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Isolated persistence of the fifth aortic arch in an infant presenting with congestive heart failure p. 91
Giovanni Meliota, Maristella Lombardi, Pierluigi Zaza, Maria Rosaria Tagliente, Paolo Versacci, Gabriele Scalzo, Ugo Vairo
The persistence of the fifth aortic arch (PFAA) in postnatal life is an extremely rare and controversial cardiovascular malformation. PFAA is defined as an extra-pericardial vessel arising from the ascending aorta proximal to the origin of the brachiocephalic arteries, terminating either in the dorsal aorta or in the pulmonary arteries through the persistently patent arterial duct. An isolated PFAA with systemic-to-pulmonary connection best fits this definition, while the vast majority of cases reported as PFAA may have alternative embryological explanations. We present a unique case of a 5-week-old patient with an isolated PFAA with systemic-to-pulmonary connection, who presented with congestive heart failure. A first differential diagnosis was made with distal aortopulmonary window and an atypical patent arterial duct. A careful analysis of the case and a systematic review of the literature made us conclude for an isolated PFAA, which is one of the only five cases ever reported.
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An arcade in the heart: Multimodality imaging p. 95
N M Sharath Babu, Leena Robinson Vimala, Lijo Varghese, Oommen K George
Congenital mitral stenosis (MS) is a spectrum of anomalies that result in functional and anatomic obstruction of inflow into the left ventricle. Mitral arcade is one of the varieties of congenital MS where there is an abnormal development of chordae tendineae, resulting in stenosis, regurgitation, or both. Here, we describe the case of a mitral arcade in a child, which was diagnosed on echocardiography and confirmed with other imaging modalities.
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Circumflex retroesophageal left aortic arch with right ductus arteriosus: A rare complete vascular ring diagnosed on computed tomography angiography p. 98
Niraj Nirmal Pandey, Manish Shaw, Sakshi Sachdeva, Gurpreet Singh Gulati, Shyam S Kothari
A circumflex retroesophageal left aortic arch with a right-sided ductus is an extremely rare cause of a complete vascular ring, which may result in severe tracheobronchial compression, leading to respiratory compromise, especially in children. We present a case of a 6-month-old female child with stridor and feeding difficulties since birth with interspersed self-resolving episodes of cyanosis and apnea, secondary to the presence of the above-mentioned vascular ring.
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Double drainage of total anomalous pulmonary venous connection: A rare variant of mixed total anomalous pulmonary venous connection p. 100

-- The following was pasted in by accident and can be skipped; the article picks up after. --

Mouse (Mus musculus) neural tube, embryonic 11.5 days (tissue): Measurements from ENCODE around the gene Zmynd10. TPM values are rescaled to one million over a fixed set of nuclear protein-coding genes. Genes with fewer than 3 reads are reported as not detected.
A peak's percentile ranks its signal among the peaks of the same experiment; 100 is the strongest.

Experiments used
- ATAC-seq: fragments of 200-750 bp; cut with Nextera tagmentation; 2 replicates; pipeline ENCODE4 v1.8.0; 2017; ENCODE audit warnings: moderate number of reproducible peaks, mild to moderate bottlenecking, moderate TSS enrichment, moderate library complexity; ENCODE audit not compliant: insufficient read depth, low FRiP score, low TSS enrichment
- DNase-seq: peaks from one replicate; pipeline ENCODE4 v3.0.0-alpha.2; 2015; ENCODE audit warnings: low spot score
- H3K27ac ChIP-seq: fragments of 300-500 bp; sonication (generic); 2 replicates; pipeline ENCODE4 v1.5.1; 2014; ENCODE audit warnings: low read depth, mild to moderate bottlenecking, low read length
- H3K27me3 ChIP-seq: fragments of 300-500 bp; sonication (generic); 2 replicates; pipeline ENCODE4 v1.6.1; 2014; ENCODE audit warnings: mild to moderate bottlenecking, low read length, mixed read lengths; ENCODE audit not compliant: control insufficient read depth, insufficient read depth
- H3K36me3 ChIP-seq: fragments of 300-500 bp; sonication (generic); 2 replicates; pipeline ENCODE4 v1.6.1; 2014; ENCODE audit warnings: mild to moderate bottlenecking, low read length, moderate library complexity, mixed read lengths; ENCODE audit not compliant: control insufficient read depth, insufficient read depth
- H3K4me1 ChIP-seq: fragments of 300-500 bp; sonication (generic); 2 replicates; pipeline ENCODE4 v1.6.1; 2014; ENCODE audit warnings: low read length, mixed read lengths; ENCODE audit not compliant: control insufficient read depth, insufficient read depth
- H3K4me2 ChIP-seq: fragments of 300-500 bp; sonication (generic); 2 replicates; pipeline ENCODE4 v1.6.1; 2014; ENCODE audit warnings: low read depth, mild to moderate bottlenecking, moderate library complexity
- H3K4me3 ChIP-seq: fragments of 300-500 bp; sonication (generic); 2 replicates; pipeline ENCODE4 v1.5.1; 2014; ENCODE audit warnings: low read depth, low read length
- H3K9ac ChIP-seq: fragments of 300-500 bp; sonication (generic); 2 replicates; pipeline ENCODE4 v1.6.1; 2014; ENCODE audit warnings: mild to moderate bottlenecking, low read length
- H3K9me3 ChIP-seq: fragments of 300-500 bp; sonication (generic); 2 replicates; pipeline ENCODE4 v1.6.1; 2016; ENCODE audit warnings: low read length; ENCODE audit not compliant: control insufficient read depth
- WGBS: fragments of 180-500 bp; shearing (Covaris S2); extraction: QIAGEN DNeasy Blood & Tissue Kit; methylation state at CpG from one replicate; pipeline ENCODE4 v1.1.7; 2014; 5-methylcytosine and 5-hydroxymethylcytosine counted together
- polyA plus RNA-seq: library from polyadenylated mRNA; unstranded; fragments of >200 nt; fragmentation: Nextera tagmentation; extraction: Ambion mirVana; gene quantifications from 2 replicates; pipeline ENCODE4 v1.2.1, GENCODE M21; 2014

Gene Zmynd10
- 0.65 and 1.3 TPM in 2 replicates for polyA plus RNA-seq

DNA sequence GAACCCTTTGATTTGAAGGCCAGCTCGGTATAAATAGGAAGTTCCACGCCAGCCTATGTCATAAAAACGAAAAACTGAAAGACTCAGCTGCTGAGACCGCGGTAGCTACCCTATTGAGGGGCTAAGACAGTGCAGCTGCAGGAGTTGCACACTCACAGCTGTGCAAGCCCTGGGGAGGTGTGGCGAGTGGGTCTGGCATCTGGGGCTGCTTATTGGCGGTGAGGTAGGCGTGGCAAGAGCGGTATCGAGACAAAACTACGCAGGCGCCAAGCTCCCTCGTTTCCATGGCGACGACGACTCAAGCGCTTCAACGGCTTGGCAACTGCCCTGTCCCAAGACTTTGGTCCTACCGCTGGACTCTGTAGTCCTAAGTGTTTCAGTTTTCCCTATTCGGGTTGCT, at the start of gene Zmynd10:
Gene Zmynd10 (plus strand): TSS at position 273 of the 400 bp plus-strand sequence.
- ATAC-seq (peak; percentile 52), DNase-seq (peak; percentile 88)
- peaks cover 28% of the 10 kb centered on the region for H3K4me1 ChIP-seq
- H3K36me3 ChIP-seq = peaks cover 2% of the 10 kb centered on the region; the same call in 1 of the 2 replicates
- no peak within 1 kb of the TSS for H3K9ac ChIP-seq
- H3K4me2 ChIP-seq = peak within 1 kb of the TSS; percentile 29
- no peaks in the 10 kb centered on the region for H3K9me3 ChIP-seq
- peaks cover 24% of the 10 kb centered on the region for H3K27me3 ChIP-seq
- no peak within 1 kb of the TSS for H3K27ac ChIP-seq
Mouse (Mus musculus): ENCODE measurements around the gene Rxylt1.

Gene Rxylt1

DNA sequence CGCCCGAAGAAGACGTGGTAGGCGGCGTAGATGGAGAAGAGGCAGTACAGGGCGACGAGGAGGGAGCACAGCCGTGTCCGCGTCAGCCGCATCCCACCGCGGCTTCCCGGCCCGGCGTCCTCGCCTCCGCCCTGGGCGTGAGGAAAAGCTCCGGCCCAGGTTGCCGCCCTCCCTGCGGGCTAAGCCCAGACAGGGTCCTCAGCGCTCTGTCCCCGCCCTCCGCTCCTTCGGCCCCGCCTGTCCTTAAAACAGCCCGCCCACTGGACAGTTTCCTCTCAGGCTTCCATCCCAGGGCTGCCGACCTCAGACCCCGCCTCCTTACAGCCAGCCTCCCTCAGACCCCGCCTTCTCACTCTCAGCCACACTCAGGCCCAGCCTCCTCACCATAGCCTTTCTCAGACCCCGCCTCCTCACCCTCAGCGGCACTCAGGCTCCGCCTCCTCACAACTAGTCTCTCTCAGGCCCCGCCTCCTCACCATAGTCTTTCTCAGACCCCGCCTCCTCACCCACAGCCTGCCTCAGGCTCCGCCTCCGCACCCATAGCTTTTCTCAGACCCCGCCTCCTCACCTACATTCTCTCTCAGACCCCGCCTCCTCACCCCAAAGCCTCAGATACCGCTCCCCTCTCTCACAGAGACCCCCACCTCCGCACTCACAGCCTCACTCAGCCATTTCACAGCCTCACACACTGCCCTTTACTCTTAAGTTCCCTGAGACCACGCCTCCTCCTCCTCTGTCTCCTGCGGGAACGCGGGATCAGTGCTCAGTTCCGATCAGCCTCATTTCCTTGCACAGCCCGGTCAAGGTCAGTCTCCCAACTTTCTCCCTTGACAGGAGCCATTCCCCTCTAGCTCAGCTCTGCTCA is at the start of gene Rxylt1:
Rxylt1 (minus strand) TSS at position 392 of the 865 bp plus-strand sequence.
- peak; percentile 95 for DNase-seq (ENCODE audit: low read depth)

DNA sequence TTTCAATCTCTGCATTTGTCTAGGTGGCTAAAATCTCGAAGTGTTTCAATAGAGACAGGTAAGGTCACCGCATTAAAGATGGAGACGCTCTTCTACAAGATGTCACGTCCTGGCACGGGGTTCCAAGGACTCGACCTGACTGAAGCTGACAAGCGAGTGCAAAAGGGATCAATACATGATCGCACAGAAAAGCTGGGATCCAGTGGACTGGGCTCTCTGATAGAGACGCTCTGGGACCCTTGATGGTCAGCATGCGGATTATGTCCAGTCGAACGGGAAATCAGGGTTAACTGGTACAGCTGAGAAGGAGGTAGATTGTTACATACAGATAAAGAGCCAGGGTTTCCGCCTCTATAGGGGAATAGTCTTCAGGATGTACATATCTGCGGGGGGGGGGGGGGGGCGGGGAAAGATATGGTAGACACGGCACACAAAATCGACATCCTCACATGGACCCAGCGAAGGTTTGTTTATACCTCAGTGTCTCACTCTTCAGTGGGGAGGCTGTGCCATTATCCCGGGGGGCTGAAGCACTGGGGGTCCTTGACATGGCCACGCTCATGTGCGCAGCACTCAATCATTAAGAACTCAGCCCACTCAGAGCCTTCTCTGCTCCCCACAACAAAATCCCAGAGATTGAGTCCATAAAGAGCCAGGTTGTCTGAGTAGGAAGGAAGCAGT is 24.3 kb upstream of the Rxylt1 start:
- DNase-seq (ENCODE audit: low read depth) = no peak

Mani Ram Krishna, Ganesh Kumar Gnanappa, Jonathan Mervis, Jonathan Forsey, Julian Ganesh Ayer, Yishay Orr
Total Anomalous Pulmonary Venous Connection (TAPVC) is frequently classified based on the system proposed by Craig, Darling and Rothney. Occasionally variants are reported which do not fit into these classic forms. One such variant is the double drainage of TAPVC where the confluence has connections at two different levels. We report two infants with a double drainage pattern of TAPVC
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Virtual dissection: An alternative to surface-rendered virtual three-dimensional cardiac model p. 102
Saurabh Kumar Gupta, Robert H Anderson
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Author's reply p. 103
Swati Garekar, Alpa Bharati
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Left pulmonary artery from descending thoracic aorta: Part of spectrum of anomalous aortic origin of pulmonary arteries? p. 104
Balram Babu Rajanbabu, David Ray Andrews
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Author's reply p. 104
Salvatore Agati, Carlos Guerra Sousa, Felice Davide Calvaruso, Rosanna Zanai, Ivana Campanella, Daniela Poli, Alfredo Di Pino, Aurelio Secinaro, Fiore Salvatore Iorio, Massimiliano Raponi, Robert H Anderson, Simone Reali, Andrea DeZorzi, Luca Borro
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Anatomically corrected malposition of great arteries: A nidus for the left ventricular outflow tract obstruction p. 105
Palak Gupta, Kalyanraddi N Chikkagoudar, Nageswara Rao Koneti
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Congenital left atrial appendage pseudoaneurysm, cardiomyopathy, and mitral regurgitation p. 107
Yaron D Barac, Quintin Quinones, Jacob Schroder, Donald D Glower
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An interesting case of aorto-left ventricular tunnel p. 108
Musthafa Janeel, Swaminathan Vaidyanathan, Annie Arvind, Neville A G Solomon